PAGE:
Compared to the west, where acceptance of the Lesbian, Gay, Bisexual and Transgender (LGBT) community is gradually gaining hold, the Indian LGBT community has an arduous journey ahead. For every Pride March or film festival that celebrates their freedom of expression, we have instances of discrimination, rejection from society or laws that criminalise their identity.
Back in 1998, the Nandita Das-starrer Fire was one of the first mainstream Indian films to highlight homosexual relations and portray lesbian relationships in a sensitive manner. But the nationwide unrest that followed the release highlighted the prejudice towards the community. Subsequently, the actor also participated in events like Hijra Habba in Bengaluru (an event that celebrates the transgender community) and has often spoken on the subject.
This weekend, the actor-director will be part of a panel discussion, Pride and Prejudice, which explores the contribution of straight allies (heterosexual men and women) in the movement for equal rights. “For any society to grow, we have to take up each other’s causes and speak up for each other. It shouldn’t be that only women fight for women and those with disability fight for the disabled. For me, this is an issue of discrimination and oppression and I feel compelled to speak,” she says.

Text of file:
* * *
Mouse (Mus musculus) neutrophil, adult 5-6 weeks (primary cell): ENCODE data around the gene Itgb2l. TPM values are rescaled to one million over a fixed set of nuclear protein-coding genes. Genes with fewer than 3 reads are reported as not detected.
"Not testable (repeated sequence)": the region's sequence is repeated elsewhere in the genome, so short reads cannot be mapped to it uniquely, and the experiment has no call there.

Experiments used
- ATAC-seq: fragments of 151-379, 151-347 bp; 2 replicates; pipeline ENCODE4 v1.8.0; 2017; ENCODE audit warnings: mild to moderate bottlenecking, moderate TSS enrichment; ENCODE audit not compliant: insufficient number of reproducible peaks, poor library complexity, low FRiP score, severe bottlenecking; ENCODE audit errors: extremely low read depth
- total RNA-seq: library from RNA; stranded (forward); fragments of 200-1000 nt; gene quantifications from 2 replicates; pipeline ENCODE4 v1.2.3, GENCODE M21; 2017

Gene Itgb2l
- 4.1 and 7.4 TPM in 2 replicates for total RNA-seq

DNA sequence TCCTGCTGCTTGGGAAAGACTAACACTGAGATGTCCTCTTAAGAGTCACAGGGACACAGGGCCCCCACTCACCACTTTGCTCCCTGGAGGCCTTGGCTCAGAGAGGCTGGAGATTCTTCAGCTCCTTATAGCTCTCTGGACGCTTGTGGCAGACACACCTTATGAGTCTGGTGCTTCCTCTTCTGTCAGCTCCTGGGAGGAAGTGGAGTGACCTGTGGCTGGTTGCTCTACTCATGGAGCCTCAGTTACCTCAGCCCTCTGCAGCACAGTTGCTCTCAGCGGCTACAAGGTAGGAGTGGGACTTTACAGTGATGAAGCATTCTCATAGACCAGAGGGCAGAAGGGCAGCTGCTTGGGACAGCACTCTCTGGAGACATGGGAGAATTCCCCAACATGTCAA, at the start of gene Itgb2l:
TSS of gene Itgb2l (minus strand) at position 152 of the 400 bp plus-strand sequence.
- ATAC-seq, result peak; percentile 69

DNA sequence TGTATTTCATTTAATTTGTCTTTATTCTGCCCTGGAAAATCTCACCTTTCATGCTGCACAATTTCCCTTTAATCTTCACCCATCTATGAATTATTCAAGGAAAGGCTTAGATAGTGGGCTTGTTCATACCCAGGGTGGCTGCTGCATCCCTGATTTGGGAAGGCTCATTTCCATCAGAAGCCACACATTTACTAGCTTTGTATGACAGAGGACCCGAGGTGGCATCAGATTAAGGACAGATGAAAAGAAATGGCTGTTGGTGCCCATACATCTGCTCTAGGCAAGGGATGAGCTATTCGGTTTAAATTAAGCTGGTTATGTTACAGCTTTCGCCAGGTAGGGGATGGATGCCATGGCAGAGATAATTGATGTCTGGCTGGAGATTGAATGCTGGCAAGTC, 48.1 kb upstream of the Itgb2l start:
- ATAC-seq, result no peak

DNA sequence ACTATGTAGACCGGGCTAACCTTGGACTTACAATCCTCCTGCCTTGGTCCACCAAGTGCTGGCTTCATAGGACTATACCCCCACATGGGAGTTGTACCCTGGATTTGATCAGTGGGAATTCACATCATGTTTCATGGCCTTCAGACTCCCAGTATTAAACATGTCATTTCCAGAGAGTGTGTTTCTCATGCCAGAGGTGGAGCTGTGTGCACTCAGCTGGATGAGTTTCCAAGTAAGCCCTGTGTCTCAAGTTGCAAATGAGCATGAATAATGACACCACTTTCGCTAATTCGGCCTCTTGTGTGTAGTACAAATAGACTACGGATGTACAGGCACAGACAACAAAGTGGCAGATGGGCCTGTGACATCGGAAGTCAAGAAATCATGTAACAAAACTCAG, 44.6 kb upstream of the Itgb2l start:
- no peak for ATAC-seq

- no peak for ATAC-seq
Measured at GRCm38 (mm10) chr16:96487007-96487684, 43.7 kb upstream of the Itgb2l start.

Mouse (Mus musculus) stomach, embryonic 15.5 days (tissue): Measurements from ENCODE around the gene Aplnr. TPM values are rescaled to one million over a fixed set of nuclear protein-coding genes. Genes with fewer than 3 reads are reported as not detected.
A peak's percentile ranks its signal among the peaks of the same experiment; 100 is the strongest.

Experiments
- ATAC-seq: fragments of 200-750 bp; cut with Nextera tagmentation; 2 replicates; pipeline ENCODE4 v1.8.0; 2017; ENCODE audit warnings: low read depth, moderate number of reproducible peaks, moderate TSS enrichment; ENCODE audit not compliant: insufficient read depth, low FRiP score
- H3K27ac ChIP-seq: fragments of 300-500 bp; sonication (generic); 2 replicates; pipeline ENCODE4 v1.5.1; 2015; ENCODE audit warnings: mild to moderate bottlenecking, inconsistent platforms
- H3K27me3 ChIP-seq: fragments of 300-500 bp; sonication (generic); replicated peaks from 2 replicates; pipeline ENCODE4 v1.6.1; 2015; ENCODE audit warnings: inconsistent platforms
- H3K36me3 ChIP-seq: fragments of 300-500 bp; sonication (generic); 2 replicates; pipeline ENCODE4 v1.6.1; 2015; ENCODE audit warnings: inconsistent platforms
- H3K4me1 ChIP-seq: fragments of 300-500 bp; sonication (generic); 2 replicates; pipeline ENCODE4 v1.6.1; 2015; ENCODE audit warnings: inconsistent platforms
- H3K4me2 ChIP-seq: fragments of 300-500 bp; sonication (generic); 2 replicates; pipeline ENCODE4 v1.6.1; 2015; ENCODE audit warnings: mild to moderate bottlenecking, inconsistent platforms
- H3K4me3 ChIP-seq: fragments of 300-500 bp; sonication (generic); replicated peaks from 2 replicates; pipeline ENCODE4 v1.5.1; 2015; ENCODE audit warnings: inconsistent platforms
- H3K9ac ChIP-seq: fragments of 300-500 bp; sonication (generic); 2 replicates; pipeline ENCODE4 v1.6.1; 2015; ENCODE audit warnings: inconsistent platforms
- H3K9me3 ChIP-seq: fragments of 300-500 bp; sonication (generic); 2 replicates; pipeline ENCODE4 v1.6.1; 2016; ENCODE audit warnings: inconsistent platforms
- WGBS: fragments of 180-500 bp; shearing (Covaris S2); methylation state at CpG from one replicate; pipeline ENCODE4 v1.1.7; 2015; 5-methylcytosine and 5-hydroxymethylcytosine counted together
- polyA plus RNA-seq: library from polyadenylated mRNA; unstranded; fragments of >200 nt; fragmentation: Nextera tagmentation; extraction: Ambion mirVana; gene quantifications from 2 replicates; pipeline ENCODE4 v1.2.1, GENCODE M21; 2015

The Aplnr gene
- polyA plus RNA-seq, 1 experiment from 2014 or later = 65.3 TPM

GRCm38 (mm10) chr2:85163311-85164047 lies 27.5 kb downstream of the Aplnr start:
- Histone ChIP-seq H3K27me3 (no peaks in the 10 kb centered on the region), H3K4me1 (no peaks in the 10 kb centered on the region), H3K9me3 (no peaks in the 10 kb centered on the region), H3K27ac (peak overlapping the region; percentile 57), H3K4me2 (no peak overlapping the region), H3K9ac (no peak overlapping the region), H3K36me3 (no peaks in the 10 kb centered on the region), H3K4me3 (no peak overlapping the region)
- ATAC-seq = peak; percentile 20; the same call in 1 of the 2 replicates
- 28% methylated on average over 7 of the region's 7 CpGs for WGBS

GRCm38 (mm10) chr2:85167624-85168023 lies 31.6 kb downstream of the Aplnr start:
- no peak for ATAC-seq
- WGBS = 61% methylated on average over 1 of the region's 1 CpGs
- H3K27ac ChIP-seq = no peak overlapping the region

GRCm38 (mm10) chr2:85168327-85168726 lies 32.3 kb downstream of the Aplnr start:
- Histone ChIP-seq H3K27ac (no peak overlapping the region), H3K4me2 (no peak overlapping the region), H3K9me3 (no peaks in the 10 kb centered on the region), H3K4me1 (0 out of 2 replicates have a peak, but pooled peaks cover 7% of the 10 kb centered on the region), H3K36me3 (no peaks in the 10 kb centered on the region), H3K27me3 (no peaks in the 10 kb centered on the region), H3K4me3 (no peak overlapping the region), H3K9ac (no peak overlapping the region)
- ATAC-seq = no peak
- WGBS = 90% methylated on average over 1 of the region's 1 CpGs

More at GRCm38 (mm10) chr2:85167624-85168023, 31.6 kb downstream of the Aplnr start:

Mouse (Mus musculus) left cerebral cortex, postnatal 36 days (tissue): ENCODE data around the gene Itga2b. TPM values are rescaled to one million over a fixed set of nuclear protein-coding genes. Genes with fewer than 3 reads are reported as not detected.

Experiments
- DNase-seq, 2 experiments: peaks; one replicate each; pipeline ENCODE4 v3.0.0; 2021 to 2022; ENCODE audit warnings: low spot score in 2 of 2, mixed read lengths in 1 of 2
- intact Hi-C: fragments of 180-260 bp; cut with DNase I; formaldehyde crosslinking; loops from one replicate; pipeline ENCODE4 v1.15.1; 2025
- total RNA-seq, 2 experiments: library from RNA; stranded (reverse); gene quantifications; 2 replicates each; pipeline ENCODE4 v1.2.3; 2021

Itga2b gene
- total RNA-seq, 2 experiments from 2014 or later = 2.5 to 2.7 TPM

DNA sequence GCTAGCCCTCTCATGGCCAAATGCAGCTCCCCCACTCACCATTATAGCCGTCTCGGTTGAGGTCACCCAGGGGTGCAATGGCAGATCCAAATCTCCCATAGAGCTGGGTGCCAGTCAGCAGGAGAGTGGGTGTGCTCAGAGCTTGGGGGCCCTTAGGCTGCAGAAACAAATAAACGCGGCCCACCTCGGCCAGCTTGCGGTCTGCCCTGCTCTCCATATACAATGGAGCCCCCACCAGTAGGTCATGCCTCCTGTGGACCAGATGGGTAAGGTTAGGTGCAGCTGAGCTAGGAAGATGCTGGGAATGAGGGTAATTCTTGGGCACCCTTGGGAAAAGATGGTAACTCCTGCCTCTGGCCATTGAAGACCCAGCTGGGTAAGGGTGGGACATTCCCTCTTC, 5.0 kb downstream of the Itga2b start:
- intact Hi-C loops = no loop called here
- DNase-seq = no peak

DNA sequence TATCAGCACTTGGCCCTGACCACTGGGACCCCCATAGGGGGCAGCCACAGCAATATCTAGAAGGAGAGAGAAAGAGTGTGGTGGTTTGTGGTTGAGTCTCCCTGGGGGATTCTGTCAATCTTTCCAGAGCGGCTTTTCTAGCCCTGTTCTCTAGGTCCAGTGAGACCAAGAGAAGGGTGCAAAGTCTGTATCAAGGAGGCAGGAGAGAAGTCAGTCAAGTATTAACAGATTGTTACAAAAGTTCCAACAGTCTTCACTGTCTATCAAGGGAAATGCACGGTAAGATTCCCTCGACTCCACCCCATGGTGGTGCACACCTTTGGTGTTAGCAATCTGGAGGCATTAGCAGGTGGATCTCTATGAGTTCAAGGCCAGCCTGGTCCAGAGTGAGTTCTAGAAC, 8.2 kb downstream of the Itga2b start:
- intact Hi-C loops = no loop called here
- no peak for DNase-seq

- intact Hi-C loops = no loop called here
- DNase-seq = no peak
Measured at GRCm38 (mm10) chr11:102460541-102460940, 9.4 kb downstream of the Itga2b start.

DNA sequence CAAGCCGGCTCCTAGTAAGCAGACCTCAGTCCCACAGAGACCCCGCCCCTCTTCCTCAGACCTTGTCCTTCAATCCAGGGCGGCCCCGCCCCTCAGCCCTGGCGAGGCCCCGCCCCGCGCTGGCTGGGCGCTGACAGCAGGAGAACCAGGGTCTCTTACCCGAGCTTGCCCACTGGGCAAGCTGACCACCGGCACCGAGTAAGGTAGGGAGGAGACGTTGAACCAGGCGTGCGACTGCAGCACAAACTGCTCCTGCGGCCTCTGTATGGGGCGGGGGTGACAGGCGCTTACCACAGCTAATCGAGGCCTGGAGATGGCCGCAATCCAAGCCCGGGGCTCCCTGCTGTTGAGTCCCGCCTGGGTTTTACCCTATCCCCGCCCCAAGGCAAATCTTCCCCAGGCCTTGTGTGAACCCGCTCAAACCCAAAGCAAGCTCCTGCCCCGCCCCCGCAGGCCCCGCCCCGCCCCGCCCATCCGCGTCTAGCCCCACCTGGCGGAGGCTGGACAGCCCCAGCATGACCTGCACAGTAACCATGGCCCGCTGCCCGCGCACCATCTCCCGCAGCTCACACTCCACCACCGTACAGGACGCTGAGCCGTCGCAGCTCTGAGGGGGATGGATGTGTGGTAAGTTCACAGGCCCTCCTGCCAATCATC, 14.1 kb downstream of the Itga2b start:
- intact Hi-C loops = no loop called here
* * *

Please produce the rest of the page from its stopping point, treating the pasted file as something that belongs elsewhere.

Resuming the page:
Looking back, Das admits that Fire had a tangible impact. “It provided a trigger, a reason to talk about these issues in the public domain. Fire helped me look at the issue with greater depth and sensitivity. It was a landmark film, one that I’m glad happened”.
Since then, there have been some films that have revolved around the community, but LGBT themes still don’t find widespread representation in Indian cinema. “The way an LGBT person is represented in a film, has to be more thoughtful, more true to reality, as opposed to stereotyping, or worse not having their presence at all,” laments Das, who was at the helm of protests over the Supreme Court’s ruling on Section 377 in 2013.
What is heartening, though, admits Das, is that young filmmakers, from mainstream and regional cinema alike, are exploring varied topics and telling stories that are honest and true. It can, perhaps, be pegged to growing dialogue on social media. Das credits it for “democratising people’s voices”. One can’t help but wonder how a film like Fire might have fared in today’s times of hashtags and tweets.
Das is also heartened by the public discussions and debates that are gaining momentum and helping boost the cause for equal rights. “The ultimate aim is to ensure everybody has the space and right to be who they are,” Das says. She signs off on a hopeful note wishing for a country where people are “progressive and mature enough to give people space and right to love each other”.
What: Pride and Prejudice — Building Alliances for a Better Tomorrow will be held on January 23, 3.30pm onward
Where: Auditorium (first floor), Godrej ONE, Vikhroli (E)